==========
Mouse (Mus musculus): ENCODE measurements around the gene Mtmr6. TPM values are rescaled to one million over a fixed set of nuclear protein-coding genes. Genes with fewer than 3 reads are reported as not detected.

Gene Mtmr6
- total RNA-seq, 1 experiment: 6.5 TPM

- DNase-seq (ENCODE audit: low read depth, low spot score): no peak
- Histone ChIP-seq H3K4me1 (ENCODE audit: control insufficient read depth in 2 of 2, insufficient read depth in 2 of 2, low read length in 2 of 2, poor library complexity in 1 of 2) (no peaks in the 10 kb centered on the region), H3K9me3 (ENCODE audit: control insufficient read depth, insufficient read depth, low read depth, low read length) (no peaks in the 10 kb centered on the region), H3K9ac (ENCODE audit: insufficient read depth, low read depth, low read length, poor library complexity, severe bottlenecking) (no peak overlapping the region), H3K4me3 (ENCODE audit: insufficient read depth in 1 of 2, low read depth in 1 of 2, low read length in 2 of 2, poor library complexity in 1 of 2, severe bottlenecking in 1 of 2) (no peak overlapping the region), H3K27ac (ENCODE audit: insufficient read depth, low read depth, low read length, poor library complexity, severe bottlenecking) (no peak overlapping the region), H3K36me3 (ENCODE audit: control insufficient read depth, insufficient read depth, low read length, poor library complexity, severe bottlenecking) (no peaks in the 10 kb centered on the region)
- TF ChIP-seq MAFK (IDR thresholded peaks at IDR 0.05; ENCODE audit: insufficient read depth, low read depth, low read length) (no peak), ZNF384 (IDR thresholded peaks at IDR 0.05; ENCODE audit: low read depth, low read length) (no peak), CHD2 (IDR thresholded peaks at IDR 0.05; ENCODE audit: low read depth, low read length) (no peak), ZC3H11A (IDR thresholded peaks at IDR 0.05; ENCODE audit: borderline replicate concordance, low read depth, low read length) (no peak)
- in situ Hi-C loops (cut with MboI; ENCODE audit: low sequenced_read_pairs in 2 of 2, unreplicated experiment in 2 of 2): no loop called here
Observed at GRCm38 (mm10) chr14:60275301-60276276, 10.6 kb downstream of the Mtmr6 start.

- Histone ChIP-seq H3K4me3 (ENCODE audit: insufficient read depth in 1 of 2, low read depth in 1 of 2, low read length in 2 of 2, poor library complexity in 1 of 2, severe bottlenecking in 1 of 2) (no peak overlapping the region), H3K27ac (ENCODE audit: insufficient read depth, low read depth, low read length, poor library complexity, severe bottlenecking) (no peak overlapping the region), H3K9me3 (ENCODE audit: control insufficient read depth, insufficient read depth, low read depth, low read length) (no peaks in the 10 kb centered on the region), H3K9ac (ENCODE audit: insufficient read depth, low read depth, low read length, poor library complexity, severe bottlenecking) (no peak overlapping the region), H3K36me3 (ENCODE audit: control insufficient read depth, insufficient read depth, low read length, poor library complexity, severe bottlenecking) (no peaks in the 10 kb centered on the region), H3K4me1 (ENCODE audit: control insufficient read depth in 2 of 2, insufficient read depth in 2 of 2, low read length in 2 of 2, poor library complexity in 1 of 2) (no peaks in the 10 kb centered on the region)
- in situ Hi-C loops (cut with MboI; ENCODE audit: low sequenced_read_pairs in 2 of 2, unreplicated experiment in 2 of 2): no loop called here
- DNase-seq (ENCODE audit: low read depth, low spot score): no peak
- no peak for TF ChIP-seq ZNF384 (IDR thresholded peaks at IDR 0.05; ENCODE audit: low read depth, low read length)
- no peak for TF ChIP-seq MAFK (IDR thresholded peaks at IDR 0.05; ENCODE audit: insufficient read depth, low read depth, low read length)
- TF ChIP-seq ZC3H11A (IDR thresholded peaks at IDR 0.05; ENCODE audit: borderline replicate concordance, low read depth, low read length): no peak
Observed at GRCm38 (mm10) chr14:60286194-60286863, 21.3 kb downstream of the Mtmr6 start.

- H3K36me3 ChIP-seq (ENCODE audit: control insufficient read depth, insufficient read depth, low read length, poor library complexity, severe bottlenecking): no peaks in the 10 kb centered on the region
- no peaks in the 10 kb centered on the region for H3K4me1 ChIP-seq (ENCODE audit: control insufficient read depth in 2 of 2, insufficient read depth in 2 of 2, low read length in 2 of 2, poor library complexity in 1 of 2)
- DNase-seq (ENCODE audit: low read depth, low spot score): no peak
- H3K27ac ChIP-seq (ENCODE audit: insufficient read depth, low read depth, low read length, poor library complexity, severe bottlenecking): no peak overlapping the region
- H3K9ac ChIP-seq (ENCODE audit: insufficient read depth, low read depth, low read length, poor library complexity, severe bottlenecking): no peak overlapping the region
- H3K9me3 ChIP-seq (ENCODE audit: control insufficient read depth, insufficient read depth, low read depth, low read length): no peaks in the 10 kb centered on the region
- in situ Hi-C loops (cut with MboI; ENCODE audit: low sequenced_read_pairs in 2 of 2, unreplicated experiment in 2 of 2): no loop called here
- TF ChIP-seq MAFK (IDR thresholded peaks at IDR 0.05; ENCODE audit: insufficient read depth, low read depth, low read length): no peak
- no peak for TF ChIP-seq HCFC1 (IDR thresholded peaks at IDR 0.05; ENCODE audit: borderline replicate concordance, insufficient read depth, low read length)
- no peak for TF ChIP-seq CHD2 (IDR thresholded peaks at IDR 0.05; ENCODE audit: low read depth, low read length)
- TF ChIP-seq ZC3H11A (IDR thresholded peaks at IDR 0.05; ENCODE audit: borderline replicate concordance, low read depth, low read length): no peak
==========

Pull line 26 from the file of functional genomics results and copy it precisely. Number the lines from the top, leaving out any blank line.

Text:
- TF ChIP-seq ZC3H11A (IDR thresholded peaks at IDR 0.05; ENCODE audit: borderline replicate concordance, low read depth, low read length): no peak